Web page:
(Canna)Buttercream Frosting

Veterans Alliance for Holistic Alternatives

Gary Hess, founder and Executive Director of Veterans Alliance for Holistic Alternatives (VAHA), calls obstacles to accessing cannabis structural violence.


“It's not necessarily a verb, right? They're not committing violence when they block access to cannabis for veterans, but the policies that disallow access for certain communities … it’s killing members of these communities. It’s negligence. And it’s not just veterans, but I’m serving as a veteran voice and this is our story. In the wars in Iraq and Afghanistan, we lost 6,922 service members, and since the inception of both of those conflicts, we’ve lost 114,000 veterans to suicide.”


Hess served 11 years in the U.S. Marine Corps as both an enlisted Marine and an infantry officer. As a Mobile Assault Platoon Commander and Infantry Line Platoon Commander, he led troops through some of the heaviest fighting in Iraq. He walked through a landscape of suicide bombings and skirmishes, and when he returned from the war zones he fought in, he faced a new battle: Post-Traumatic Stress Disorder. PTSD.


“Trauma is not what happens to us—it’s what we hold inside in the absence of an empathetic witness to what happened. There are painful emotions inside that we do not have a file folder for, and when we cannot process the emotions, that negative emotion bounces around and any time emotion is triggered—happy or sad—it leads to this default mode. It touches the pain points,” Hess said. “When you're affected with trauma, your amygdala within your limbic system gets stuck. That's your smoke detector. That's your primal brain that mobilizes your survival instinct even before it's a conscious thought. You are in a heightened state of alert at all times.”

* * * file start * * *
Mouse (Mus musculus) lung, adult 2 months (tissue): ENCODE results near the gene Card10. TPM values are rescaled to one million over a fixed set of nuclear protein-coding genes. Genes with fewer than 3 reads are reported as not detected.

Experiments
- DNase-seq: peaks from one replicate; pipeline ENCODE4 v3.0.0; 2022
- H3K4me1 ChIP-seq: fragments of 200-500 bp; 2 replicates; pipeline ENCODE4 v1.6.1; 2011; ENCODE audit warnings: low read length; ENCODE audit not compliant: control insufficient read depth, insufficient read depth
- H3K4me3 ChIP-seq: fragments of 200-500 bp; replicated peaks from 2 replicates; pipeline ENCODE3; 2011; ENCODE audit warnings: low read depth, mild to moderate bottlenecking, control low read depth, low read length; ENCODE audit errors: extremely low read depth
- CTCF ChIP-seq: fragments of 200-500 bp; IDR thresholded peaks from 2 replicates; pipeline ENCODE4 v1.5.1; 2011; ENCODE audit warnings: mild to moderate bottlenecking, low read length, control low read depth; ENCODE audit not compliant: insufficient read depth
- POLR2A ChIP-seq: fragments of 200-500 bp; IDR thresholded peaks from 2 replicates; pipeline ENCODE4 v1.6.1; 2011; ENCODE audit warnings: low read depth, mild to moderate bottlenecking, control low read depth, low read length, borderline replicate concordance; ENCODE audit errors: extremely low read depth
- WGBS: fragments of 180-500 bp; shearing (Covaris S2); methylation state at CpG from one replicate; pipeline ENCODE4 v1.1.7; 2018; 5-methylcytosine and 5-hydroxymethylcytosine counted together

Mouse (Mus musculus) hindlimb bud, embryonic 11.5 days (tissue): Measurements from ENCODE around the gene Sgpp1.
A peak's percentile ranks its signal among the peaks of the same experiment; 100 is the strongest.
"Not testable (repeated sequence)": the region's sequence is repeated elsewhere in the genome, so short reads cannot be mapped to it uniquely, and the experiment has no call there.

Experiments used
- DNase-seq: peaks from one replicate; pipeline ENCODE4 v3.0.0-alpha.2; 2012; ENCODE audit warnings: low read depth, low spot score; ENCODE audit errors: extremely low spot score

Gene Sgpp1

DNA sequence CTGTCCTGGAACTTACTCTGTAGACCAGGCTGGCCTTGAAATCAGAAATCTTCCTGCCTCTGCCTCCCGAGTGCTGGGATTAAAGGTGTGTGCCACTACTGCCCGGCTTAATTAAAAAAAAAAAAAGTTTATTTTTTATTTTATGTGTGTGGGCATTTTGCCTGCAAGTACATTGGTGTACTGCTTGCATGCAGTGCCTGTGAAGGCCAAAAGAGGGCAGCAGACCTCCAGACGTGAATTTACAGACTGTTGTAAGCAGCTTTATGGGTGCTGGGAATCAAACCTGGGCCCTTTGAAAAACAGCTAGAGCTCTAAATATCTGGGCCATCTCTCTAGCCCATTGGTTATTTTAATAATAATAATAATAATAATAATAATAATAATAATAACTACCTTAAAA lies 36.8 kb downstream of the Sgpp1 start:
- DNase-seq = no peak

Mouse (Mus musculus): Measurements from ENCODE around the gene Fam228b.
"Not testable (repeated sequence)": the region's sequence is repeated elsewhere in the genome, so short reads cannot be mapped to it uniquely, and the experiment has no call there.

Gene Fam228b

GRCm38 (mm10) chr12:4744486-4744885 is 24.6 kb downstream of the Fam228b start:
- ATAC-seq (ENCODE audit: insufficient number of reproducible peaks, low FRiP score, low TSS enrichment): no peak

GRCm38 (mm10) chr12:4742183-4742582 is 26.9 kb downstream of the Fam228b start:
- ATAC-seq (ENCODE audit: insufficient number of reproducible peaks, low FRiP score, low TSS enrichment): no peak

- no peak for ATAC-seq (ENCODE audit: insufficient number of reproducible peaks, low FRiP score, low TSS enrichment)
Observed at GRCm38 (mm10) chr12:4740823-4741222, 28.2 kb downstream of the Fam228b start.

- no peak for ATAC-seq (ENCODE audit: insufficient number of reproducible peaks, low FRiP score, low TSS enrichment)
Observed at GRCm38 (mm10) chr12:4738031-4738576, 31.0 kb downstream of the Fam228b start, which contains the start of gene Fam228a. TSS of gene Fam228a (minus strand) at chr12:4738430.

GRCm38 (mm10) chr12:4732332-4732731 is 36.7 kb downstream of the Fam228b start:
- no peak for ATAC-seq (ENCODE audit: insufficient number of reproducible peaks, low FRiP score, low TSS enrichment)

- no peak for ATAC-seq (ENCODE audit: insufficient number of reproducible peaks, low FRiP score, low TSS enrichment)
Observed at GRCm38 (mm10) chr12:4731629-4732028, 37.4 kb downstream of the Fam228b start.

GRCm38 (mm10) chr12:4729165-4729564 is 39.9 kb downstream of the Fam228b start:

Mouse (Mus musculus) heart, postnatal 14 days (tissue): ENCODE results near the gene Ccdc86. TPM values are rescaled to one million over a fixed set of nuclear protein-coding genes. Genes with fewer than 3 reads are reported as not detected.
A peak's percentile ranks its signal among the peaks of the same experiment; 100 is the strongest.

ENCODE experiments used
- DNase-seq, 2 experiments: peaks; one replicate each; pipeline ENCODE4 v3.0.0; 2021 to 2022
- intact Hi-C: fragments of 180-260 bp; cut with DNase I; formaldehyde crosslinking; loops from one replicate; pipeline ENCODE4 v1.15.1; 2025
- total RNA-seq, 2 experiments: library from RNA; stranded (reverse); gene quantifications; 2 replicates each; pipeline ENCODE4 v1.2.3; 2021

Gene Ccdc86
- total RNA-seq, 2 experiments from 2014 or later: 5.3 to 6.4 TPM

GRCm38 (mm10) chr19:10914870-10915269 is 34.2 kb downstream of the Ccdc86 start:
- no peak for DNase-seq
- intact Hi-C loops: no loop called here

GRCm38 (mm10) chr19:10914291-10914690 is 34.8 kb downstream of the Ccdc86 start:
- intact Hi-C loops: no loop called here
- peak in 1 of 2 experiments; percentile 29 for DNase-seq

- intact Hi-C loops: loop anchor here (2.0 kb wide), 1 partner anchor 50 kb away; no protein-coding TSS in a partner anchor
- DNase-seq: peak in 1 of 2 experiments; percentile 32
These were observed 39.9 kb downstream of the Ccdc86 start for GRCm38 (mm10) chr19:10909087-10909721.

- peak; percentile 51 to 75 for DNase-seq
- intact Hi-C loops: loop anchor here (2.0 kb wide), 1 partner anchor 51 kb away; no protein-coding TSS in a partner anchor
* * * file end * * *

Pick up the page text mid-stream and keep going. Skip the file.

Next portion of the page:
Anxiety, anger, paranoia, intrusive thoughts, and difficulty sleeping are some of the most common symptoms associated with PTSD. And then there’s the terminal one—suicide—which brings us back to the numbers: 114,000 veterans have taken their own lives since the advent of the U.S. wars in Afghanistan and Iraq. 22 veterans each day.


“22 veterans take their own lives every single day, and we’re still sitting here talking about whether or not our military veterans should be allowed access to cannabis,” he said.


When Hess returned from the military and his PTSD symptoms emerged, he went to a doctor. Like most veterans, he turned to the Veterans Administration (VA) for his medical care. As federal employees, VA staff members are prohibited from signing off on medical cannabis programs or recommendations. By default, they deal in the Western standard: pharmaceuticals. The doctor Hess saw prescribed a typical PTSD cocktail: something for focus, something for sleep, pills for pain, and a selective serotonin reuptake inhibitor (SSRI—the Prozac-model of antidepressant medication). Hess said the pills didn’t help. In fact, he said, they worsened his condition.


“[The pills make] you a master avoider, and that avoidance is what leads to the degradation of health over time. They don't facilitate the healing process. They avoid the healing process by numbing those symptoms—at best,” Hess said. The root causes of his trauma festered under the pharmaceutical bandage, and over time, he said he became addicted to the pills.